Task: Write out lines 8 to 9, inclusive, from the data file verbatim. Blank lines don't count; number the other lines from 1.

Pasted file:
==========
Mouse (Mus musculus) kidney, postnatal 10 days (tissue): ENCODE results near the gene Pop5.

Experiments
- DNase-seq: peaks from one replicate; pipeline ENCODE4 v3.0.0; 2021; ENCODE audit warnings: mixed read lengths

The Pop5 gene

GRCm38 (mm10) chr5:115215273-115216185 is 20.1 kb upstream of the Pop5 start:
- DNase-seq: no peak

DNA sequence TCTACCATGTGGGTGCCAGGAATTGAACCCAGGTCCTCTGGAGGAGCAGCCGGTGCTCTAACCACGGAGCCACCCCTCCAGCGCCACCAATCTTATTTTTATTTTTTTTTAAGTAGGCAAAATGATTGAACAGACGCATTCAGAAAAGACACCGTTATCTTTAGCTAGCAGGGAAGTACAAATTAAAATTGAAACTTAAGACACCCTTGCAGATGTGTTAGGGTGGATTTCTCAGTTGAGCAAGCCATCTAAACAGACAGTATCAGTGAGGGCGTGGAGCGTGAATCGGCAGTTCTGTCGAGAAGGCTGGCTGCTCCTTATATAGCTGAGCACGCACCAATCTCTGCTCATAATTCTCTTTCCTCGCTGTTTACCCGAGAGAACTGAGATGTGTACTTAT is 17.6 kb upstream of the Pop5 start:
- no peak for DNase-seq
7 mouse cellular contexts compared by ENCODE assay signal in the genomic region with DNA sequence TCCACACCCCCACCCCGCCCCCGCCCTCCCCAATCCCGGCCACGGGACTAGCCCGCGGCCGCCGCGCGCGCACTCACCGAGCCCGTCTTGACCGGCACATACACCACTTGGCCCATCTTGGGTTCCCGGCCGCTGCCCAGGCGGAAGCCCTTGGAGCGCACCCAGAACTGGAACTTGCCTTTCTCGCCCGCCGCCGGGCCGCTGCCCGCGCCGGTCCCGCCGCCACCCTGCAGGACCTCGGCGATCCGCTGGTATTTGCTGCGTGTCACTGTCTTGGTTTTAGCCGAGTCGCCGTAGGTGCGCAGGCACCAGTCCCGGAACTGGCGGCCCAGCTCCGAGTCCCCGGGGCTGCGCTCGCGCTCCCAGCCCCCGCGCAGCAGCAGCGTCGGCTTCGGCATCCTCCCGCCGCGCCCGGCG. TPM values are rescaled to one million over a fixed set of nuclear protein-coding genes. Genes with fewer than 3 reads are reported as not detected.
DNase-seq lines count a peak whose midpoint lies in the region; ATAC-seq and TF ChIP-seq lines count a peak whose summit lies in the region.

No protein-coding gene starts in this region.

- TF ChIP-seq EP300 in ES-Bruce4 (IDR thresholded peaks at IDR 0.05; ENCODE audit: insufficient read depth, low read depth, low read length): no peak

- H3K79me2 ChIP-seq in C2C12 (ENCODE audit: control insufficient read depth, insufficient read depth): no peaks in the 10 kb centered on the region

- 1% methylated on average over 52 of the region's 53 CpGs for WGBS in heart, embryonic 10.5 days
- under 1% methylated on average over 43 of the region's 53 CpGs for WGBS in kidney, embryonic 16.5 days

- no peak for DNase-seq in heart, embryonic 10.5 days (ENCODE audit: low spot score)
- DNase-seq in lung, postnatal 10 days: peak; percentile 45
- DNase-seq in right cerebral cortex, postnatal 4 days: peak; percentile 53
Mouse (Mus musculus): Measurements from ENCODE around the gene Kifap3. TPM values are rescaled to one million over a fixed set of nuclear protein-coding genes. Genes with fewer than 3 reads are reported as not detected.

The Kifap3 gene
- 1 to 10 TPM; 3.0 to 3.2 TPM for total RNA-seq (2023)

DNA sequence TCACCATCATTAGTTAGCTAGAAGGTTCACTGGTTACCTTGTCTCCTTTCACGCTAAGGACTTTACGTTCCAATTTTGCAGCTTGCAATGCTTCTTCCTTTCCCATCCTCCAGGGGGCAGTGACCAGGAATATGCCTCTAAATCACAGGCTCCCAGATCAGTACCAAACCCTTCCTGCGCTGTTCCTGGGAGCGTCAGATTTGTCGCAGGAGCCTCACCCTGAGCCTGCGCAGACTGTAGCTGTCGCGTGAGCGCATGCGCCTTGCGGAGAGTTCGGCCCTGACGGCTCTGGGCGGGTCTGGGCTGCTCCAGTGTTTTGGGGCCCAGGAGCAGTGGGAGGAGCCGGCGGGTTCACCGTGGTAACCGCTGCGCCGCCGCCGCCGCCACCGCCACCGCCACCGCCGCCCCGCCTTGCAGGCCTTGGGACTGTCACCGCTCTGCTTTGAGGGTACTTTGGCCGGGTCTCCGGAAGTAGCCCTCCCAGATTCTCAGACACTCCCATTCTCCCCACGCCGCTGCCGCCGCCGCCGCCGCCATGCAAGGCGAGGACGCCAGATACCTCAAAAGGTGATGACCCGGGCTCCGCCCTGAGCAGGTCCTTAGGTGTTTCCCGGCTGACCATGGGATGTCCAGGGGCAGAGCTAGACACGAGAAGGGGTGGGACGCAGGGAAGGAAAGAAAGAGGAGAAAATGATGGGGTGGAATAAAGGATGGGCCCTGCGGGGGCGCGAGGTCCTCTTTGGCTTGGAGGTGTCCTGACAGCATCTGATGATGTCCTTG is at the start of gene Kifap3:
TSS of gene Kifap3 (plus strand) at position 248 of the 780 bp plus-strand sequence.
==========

- no peak for DNase-seq
7 mouse cellular contexts compared by ENCODE assay signal in the genomic region with DNA sequence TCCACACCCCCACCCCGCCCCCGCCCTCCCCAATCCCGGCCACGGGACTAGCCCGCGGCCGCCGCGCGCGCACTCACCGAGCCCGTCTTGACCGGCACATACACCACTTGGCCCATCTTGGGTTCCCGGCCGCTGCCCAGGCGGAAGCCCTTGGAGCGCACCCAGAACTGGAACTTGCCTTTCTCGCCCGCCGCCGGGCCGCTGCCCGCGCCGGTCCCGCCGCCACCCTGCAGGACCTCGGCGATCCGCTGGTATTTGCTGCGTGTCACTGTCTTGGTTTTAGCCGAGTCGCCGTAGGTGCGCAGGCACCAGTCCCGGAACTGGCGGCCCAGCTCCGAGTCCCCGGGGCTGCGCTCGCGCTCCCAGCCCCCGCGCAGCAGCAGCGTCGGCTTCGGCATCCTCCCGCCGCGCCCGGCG. TPM values are rescaled to one million over a fixed set of nuclear protein-coding genes. Genes with fewer than 3 reads are reported as not detected.